Publications by authors named "Mark Donovan"

36 Publications

Author Correction: Reconstructed Skin Models Revealed Unexpected Differences in Epidermal African and Caucasian Skin.

Sci Rep 2020 Oct 21;10(1):18371. Epub 2020 Oct 21.

L'Oréal Research and Innovation, 1 avenue E. Schueller, 93600, Aulnay-sous-Bois, France.

An amendment to this paper has been published and can be accessed via a link at the top of the paper.
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http://dx.doi.org/10.1038/s41598-020-74970-5DOI Listing
http://www.ncbi.nlm.nih.gov/pmc/articles/PMC7577967PMC
October 2020

Filaggrin and filaggrin 2 processing are linked together through skin aspartic acid protease activation.

PLoS One 2020 21;15(5):e0232679. Epub 2020 May 21.

L'Oréal Research & Innovation, Aulnay-sous-Bois, France.

Skin aspartic acid protease (SASPase) is believed to be a key enzyme involved in filaggrin processing during epidermal terminal differentiation. Since little is known about the regulation of SASPase function, the aim of this study was to identify involved protein partners in the process. Yeast two hybrid analyses using SASPase as bait against a human reconstructed skin library identified that the N-terminal domain of filaggrin 2 binds to the N-terminal fragment of SASPase. This interaction was confirmed in reciprocal yeast two hybrid screens and by Surface Plasmon Resonance analyses. Immunohistochemical studies in human skin, using specific antibodies to SASPase and the N-terminal domain of filaggrin 2, showed that the two proteins partially co-localized to the stratum granulosum. In vitro enzymatic assays showed that the N-terminal domain of filaggrin 2 enhanced the autoactivation of SASPase to its 14 kDa active form. Taken together, the data suggest that the N-terminal domain of filaggrin 2 regulates the activation of SASPase that may be a key event upstream of filaggrin processing to natural moisturizing factors in the human epidermis.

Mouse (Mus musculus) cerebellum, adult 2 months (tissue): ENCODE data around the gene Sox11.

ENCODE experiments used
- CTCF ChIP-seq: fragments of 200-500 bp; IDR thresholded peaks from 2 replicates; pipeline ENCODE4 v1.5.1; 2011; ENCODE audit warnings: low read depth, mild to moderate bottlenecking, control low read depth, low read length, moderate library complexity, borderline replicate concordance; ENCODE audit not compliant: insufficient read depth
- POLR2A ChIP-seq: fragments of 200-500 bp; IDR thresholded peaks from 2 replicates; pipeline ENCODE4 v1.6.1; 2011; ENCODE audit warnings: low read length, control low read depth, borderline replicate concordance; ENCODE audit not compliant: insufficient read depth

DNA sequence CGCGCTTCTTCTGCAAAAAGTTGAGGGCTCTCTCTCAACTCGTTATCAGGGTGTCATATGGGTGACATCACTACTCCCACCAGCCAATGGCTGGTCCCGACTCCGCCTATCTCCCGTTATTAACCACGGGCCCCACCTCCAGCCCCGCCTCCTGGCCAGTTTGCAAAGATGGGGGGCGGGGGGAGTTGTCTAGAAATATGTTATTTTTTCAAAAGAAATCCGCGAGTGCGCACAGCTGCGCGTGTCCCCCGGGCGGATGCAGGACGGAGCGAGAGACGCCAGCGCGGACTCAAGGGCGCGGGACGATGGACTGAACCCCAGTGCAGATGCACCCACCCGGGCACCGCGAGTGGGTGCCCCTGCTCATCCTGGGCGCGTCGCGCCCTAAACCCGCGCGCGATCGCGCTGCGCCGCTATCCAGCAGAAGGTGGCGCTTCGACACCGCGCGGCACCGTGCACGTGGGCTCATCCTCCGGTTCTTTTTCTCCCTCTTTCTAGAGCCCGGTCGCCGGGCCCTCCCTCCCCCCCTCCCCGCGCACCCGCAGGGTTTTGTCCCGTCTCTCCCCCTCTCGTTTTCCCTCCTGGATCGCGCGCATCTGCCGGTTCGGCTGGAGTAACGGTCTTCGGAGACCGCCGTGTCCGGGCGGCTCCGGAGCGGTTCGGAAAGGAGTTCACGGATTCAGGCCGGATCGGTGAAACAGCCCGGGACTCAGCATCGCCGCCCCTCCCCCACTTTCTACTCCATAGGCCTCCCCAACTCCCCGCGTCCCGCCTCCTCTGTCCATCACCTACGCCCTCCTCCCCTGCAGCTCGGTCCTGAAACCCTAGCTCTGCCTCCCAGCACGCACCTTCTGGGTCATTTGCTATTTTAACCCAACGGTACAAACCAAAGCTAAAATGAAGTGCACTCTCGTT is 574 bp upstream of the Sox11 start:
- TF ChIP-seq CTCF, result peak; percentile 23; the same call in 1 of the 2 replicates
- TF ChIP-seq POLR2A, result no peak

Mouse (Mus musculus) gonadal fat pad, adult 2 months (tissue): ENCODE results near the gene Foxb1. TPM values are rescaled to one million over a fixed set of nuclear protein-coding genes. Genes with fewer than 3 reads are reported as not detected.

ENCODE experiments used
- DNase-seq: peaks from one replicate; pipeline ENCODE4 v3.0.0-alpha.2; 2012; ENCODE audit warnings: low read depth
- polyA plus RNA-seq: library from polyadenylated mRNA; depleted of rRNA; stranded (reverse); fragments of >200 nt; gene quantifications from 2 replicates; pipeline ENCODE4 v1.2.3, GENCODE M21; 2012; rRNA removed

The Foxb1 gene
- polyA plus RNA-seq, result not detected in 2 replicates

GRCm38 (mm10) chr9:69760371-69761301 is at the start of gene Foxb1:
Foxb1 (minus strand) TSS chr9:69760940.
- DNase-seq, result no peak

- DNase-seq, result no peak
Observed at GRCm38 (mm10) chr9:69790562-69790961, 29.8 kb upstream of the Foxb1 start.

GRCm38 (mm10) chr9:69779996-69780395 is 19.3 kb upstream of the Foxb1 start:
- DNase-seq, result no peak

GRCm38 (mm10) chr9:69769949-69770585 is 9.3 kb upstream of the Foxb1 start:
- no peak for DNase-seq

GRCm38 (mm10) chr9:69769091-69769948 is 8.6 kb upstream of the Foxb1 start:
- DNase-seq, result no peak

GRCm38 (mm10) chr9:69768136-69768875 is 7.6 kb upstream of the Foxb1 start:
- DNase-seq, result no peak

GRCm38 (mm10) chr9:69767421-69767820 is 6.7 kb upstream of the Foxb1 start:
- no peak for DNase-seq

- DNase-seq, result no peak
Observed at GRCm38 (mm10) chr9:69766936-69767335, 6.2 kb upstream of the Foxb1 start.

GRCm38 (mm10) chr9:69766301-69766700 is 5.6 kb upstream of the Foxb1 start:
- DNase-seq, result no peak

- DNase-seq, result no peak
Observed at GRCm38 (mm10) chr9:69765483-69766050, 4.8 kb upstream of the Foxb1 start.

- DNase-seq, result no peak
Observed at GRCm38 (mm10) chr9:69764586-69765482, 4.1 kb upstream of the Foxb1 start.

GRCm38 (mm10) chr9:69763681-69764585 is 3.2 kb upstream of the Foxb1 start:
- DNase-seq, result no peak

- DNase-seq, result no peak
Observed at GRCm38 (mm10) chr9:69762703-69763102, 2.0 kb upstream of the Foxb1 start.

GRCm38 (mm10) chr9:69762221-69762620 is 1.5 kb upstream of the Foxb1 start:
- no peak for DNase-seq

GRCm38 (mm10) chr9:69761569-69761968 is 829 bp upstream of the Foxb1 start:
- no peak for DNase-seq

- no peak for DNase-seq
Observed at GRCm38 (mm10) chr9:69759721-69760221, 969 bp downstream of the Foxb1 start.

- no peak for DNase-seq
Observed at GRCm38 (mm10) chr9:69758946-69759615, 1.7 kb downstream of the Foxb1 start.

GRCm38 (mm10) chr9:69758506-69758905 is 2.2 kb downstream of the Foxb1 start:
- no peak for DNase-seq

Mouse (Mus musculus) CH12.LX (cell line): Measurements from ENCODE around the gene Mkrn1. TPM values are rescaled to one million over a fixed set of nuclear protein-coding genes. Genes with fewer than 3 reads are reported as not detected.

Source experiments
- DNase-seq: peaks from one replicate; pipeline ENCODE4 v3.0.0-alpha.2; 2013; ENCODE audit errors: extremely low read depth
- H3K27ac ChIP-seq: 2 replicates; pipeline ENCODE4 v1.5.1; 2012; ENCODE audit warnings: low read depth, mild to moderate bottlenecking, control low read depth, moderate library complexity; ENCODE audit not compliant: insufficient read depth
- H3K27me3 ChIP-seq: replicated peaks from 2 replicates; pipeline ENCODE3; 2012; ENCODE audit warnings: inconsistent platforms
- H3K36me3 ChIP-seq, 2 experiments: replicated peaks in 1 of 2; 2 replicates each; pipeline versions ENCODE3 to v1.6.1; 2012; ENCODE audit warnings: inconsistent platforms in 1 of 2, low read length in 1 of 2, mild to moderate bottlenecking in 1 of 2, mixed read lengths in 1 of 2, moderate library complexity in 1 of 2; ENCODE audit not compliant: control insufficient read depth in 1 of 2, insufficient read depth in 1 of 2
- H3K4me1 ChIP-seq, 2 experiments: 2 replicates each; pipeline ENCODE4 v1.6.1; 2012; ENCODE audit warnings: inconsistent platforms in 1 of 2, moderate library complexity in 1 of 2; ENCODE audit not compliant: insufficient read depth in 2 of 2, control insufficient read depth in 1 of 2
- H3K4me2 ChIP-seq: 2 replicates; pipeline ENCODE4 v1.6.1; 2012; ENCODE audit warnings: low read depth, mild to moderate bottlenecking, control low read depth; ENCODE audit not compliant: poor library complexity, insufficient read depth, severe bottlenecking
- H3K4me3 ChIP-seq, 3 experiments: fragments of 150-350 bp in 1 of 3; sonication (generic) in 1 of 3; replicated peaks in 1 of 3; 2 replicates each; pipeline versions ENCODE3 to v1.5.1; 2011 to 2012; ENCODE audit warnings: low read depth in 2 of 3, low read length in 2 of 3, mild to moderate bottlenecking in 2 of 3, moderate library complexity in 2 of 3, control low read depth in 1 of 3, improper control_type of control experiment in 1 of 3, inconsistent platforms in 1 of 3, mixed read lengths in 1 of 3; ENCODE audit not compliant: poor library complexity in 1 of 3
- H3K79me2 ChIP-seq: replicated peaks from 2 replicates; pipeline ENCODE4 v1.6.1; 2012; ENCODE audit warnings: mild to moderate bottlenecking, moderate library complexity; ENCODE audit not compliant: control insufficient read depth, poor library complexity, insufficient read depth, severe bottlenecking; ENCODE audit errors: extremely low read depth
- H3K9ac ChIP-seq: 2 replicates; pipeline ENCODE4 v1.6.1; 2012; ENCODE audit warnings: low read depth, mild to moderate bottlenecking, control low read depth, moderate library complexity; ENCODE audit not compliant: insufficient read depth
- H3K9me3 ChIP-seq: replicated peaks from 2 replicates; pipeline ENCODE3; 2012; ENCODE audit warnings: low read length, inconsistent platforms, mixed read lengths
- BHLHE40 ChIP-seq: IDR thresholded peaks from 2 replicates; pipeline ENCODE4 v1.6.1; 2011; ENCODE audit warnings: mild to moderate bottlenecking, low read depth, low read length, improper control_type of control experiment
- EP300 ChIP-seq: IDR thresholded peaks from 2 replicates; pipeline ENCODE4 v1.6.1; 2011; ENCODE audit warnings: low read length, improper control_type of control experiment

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http://journals.plos.org/plosone/article?id=10.1371/journal.pone.0232679PLOS
http://www.ncbi.nlm.nih.gov/pmc/articles/PMC7241785PMC
August 2020

Hyaluronic-Acid-Presenting Self-Assembled Nanoparticles Transform a Hyaluronidase HYAL1 Substrate into an Efficient and Selective Inhibitor.

Angew Chem Int Ed Engl 2020 08 3;59(32):13591-13596. Epub 2020 Jun 3.

Univ. Bordeaux, CNRS, Bordeaux INP, LCPO, UMR 5629, 33600, Pessac, France.

In this study, an original method of macromolecular design was used to develop a hyaluronidase-1 (HYAL1) inhibitor from its principal substrate, hyaluronic acid (HA). HA-based nanoparticles (HA-NP) were obtained by copolymer self-assembly and their effects on HYAL1 activity were investigated by combining different analytical tools. Compared to HA, HA-NP exhibited an enhanced stability against HYAL1 degradation while maintaining its interaction with the HA receptors CD44 and aggrecan. HA-NP displayed a strong and selective inhibition of HYAL1 activity and retarded the hydrolysis of higher-molar-mass HA in solution. A co-nanoprecipitation process was used to formulate a range of hybrid nanoparticle samples, which demonstrated the specificity and efficiency of HA-NP in HYAL1 inhibition.
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http://dx.doi.org/10.1002/anie.202005212DOI Listing
August 2020

Reconstructed Skin Models Revealed Unexpected Differences in Epidermal African and Caucasian Skin.

Sci Rep 2019 05 15;9(1):7456. Epub 2019 May 15.

L'Oréal Research and Innovation, 1 avenue E. Schueller, 93600, Aulnay-sous-Bois, France.

Clinical observations of both normal and pathological skin have shown that there is a heterogeneity based on the skin origin type. Beside external factors, intrinsic differences in skin cells could be a central element to determine skin types. This study aimed to understand the in vitro behaviour of epidermal cells of African and Caucasian skin types in the context of 3D reconstructed skin. Full-thickness skin models were constructed with site matched human keratinocytes and papillary fibroblasts to investigate potential skin type related differences. We report that reconstructed skin epidermis exhibited remarkable differences regarding stratification and differentiation according to skin types, as demonstrated by histological appearance, gene expression analysed by DNA microarray and quantitative proteomic analysis. Signalling pathways and processes related to terminal differentiation and lipid/ceramide metabolism were up-regulated in epidermis constructed with keratinocytes from Caucasian skin type when compared to that of keratinocytes from African skin type. Specifically, the expression of proteins involved in the processing of filaggrins was found different between skin models. Overall, we show unexpected differences in epidermal morphogenesis and differentiation between keratinocytes of Caucasian and African skin types in in vitro reconstructed skin containing papillary fibroblasts that could explain the differences in ethnic related skin behaviour.
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http://dx.doi.org/10.1038/s41598-019-43128-3DOI Listing